Winston Churchill was a political outcast before the outbreak of the war. He spent the 1930’s as a ridiculed has been – spurned, dismissed and irrelevant. But he remained true to himself philosophically, politically and socially – he did not change to suit the turning tides. In time, the tides turned again and the times demanded his exact qualifications.
This is a great challenge for us all – to balance our core values and beliefs against the tides of change – political correctness, corporate agendas and the whims of our culture. It is hard to remain true in the face of relentless opposition, even if you are right.
So when is a loser really a LOSER? In hindsight we admire, envy and emulate each of these men. Had we bumped into them before they achieved their current status, we may have snubbed our noses at them, ridiculed them and shamed them for their “lack of ambition” and unwillingness to “grow up.” How many people walk the streets today with dreams in their hearts – those they have surrendered because they were afraid of being called a loser? What is the world missing out on because we hate dreamers – until they prove us wrong.
Mid-life is filled with obstacles to success. The greatest being our own desire for “security” and fear of pursuing what burns inside us. We hide behind alcohol and fantasy football – laughing and plugging along, trying to convince ourselves of our own happiness, while the emptiness grows. We want to be “successful.” We measure this “success” by how we match up with those around us – car, house, vacations, kids, promotions – as the saying goes – we work and spend to buy stuff we don’t want, with money we don’t have to impress people we don’t like.
We are stuck. The bar keeps rising. Everyone around us seems to be so happy (just look at their Facebook) so we keep doing what they are doing, even though we are miserable – we think its us. So we keep going.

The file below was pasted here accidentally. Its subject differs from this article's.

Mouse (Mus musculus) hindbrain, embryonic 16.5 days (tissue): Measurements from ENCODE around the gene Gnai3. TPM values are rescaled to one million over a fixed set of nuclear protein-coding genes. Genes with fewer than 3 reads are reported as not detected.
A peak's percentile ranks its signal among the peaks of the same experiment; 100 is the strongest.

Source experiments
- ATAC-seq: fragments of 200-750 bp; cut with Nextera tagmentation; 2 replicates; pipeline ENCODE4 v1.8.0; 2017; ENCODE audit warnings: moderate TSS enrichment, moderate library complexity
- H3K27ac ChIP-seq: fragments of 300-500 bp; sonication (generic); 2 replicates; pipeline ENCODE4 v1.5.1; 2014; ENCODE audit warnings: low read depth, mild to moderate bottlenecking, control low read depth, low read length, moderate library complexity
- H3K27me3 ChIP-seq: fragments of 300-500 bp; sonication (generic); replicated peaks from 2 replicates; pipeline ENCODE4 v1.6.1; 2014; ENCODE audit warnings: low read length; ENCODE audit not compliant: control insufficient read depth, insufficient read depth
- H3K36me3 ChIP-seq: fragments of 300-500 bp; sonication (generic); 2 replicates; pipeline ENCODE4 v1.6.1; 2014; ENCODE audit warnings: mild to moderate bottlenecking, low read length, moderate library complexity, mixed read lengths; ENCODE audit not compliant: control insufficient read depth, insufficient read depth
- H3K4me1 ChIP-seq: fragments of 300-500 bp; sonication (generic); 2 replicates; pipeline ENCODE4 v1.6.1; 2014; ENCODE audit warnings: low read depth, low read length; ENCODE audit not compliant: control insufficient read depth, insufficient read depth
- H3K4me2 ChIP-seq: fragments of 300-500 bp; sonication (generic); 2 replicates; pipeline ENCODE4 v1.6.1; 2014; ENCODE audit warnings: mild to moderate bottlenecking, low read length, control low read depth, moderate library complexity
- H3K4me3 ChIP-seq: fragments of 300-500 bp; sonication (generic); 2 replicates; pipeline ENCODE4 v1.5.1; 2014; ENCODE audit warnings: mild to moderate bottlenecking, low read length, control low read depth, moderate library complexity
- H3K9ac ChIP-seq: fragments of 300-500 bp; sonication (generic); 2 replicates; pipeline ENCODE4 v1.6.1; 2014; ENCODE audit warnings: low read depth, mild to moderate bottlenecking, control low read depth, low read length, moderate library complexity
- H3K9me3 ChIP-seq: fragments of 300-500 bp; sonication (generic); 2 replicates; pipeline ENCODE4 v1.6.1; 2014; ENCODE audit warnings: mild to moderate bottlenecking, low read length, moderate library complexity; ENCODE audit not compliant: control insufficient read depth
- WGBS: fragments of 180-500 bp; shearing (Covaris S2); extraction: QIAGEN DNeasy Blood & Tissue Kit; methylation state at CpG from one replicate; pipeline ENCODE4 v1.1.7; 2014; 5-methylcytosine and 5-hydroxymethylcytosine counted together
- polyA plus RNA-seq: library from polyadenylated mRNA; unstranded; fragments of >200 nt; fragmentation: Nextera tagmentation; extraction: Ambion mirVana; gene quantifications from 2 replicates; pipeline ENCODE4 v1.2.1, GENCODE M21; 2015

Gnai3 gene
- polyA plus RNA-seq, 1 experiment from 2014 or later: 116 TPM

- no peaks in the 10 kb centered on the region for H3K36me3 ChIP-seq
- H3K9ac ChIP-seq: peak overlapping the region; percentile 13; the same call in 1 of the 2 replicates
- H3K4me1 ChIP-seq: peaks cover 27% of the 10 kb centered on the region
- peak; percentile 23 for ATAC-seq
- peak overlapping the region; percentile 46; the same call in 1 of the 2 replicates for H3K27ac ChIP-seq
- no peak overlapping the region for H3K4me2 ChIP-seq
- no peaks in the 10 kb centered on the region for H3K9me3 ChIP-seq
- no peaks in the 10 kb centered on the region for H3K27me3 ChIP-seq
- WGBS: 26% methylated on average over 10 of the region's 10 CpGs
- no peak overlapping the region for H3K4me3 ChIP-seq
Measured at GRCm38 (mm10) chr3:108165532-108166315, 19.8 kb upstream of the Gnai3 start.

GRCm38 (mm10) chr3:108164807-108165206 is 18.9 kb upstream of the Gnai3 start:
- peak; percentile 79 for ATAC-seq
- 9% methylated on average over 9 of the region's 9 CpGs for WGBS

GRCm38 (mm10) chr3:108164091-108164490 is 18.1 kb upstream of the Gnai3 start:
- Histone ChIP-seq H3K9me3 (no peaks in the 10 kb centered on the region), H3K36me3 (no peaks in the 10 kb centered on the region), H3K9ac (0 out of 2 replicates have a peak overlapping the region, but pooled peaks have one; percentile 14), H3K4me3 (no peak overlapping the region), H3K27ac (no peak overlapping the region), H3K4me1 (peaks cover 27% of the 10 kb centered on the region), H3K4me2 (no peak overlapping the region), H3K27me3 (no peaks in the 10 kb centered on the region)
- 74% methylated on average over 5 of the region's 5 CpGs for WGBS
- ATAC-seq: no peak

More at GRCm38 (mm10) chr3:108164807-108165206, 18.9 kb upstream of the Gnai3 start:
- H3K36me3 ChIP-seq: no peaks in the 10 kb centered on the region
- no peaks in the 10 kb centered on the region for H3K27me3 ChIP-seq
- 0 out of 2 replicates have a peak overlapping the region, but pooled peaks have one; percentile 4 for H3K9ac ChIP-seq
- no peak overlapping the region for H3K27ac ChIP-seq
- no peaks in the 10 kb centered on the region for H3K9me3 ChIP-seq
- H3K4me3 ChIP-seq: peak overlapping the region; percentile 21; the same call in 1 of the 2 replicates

What if you did something else? Pursued your dream? What would happen?
This is the sticky wicket. The pursuit of success has no set path, no guarantee of success and no timetable for fulfillment. The most difficult element is that you may be the ONLY person alive who has a clue as to what you are trying to achieve and why. Most people will think you are out of your mind – until you succeed – then they will call you a genius.
So, I ask again, when is a loser a LOSER? Someone who is working to become a writer, artist, musician or to build a business is thought to be a supreme fool when they are struggling. They are called loser, bums and deadbeats – scolded for not having a “real” job – told to give it up and join the “normal” folks on the train. Forget their silly dreams and “grow up.”
In response I leave you with four names and two quotes:
Never give in, never give in, never; never; never; never – in nothing, great or small, large or petty – never give in. – Winston Churchill
Forty is the old age of youth,fifty is the youth of old age ~ Hosea Ballou
Do not throw in the towel! Do not commit to spending the rest of your life tracking your prescriptions, charting your medical ailments and bitching about the government. Do something great, unique and true to YOU!
Be Strong. Stay Hungry. Walk Tall.